'Three's Company' Movie May Come Knock On Your Door

Plenty of classic TV shows have been given the big screen treatment. The Brady Bunch got a pair of spoof-esque movies, while The Addams Family got a couple movies that were a little more earnest and charming. Plus The A-Team and 21 Jump Street got two very different big screen updates, just to name a couple more. Now one more classic comedy series wants a crack at movie theaters.

New Line is currently in talks to pick up the rights to the comedy series Three's Company, which starred John Ritter, Joyce DeWitt and Suzanne Somers. Find out more about the potential for a Three's Company movie after the jump.

The Hollywood Reporter reveals He's Just Not That Into You scribes Abby Kohn and Marc Silverstein would write the script for the adaptation of the comedy series, with Robert Cort (Cocktail, Runaway Bride) coming on board to produce with Don Taffner Jr. Since the script hasn't even been written and New Line is just now in negotiations, it's pretty early days on this project.

For those who might not be aware, Three's Company aired on ABC for eight seasons from 1977 to 1984. The comedy followed two single women (DeWitt and Somers) living in Santa Monica who decide to bring in a man named Jack Tripper (Ritter) as their roommate. Since this happened at a time when the idea of single women living with single men without romance or marriage involved was taboo, the trio were forced to put up a front for their landlords by making it seem as if Jack was gay.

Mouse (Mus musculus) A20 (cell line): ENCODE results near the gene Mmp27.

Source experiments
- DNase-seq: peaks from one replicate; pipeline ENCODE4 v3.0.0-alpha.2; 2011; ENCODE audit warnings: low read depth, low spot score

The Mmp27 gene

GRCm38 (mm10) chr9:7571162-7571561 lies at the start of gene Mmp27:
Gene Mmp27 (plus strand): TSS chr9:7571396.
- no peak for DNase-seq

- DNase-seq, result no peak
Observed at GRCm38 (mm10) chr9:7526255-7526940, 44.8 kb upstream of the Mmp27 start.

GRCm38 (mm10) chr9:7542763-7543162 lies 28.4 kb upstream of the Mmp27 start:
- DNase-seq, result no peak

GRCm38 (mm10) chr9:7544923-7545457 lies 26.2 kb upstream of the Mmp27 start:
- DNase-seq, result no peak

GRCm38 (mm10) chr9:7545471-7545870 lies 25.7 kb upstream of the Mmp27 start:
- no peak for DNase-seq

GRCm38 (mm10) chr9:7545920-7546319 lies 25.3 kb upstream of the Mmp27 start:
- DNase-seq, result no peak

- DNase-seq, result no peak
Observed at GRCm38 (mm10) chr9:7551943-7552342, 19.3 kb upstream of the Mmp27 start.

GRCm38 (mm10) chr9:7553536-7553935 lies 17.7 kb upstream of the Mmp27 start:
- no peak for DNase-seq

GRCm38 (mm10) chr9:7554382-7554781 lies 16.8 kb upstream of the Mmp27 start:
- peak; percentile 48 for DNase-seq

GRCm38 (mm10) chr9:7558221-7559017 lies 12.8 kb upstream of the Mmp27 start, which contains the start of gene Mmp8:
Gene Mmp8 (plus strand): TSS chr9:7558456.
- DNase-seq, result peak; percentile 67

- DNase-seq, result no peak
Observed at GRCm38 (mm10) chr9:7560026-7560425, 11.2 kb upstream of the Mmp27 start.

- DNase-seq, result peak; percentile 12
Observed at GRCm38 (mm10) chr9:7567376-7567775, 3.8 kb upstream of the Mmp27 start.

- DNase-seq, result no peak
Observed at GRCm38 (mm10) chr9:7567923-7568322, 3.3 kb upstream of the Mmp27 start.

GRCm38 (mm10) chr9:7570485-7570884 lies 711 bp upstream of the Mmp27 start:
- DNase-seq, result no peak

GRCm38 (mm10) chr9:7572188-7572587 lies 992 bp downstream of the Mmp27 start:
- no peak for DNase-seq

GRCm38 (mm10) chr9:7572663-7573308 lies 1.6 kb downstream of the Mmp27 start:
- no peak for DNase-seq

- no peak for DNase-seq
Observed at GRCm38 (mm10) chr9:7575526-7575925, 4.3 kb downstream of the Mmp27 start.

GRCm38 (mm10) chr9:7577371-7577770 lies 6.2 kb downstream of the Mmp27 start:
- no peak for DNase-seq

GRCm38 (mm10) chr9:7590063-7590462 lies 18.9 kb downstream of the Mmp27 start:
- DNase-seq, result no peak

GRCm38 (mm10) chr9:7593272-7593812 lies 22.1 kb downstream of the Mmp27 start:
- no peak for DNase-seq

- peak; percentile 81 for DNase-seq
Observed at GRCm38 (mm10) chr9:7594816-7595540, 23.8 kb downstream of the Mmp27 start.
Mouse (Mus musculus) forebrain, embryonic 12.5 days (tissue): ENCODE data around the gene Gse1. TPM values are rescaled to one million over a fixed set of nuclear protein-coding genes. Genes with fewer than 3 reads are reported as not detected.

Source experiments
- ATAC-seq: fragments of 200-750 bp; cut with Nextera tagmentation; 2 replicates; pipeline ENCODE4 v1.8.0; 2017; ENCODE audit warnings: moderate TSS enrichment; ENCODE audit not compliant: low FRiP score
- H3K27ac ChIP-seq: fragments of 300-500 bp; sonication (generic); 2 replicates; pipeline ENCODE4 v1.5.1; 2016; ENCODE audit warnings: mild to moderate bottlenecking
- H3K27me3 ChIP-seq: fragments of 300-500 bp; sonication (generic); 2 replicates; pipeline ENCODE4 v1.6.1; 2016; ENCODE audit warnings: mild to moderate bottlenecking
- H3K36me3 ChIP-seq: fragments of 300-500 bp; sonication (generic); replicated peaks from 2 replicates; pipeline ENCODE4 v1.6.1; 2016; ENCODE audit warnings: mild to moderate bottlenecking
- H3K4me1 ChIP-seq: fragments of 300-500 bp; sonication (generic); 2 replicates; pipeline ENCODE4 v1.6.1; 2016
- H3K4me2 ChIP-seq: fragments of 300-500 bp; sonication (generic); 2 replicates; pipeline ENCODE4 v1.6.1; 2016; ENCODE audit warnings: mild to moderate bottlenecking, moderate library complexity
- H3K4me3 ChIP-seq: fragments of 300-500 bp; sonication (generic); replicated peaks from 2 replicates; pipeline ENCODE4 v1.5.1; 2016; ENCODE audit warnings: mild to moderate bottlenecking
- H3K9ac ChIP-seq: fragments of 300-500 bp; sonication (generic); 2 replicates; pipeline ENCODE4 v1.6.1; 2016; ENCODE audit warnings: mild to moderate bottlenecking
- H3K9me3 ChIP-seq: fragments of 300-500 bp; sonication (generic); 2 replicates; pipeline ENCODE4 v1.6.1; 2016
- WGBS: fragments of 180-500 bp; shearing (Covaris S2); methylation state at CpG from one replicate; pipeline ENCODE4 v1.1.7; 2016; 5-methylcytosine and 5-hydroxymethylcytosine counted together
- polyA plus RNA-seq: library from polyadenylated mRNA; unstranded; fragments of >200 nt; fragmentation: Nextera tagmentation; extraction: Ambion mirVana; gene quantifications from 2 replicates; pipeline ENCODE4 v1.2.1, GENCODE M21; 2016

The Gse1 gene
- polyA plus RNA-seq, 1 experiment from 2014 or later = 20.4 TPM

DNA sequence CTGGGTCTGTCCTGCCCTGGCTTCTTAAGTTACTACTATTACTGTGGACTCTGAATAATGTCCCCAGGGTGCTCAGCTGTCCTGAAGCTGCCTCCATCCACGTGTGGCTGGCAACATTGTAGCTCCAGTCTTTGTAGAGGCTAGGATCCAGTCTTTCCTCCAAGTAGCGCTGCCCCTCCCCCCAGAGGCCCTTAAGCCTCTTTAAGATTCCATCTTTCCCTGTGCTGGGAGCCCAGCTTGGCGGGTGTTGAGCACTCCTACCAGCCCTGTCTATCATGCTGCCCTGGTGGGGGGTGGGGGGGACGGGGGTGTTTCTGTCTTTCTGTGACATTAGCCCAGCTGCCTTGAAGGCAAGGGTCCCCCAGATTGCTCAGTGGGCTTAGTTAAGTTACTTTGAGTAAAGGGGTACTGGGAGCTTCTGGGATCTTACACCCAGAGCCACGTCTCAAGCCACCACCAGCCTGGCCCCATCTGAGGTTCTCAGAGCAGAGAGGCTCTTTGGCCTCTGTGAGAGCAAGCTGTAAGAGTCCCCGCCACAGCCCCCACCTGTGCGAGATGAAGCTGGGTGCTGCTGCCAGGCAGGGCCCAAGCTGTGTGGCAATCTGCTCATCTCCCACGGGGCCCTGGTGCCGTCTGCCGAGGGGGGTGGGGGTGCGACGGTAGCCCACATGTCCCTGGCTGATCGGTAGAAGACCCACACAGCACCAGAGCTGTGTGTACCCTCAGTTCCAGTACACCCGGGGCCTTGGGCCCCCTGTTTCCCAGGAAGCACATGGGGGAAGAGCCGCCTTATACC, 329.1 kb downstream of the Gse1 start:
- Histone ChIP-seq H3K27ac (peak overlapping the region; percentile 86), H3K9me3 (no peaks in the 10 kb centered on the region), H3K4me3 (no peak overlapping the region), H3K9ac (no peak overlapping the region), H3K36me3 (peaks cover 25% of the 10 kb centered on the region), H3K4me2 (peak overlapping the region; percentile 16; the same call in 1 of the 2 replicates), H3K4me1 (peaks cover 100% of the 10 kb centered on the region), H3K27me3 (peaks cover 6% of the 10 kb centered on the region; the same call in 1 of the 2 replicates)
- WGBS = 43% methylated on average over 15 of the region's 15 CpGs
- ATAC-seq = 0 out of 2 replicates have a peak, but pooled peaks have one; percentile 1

How long can you keep that kind of ruse up without it becoming ridiculous? Well, apparently eight seasons comprised of 127 episodes. Here's the very 70s opening credits for the show:

The British series that inspired Three's Company, titled Man About the House, lasted six seasons. But since our friends in the UK are much more concise and frugal with their TV shows, they only had 39 episodes and a Christmas special short that aired in 1973.

Three's Company also crafted some iconic characters in the landlords played by Normal Fell and Aurdra Lindley, and those parts will be just as important to the casting of the film as the three leads. The landlords even got their own spin-off series, though it didn't last very long. Later Don Knotts become another land lord, but it's unclear if his character will make it into the feature film.

The film adaptation will be set in the 1970s, mostly because the plot in the contemporary world wouldn't make much sense. Since the project is only just beginning development, there's a chance it might not come to fruition. Stay tuned.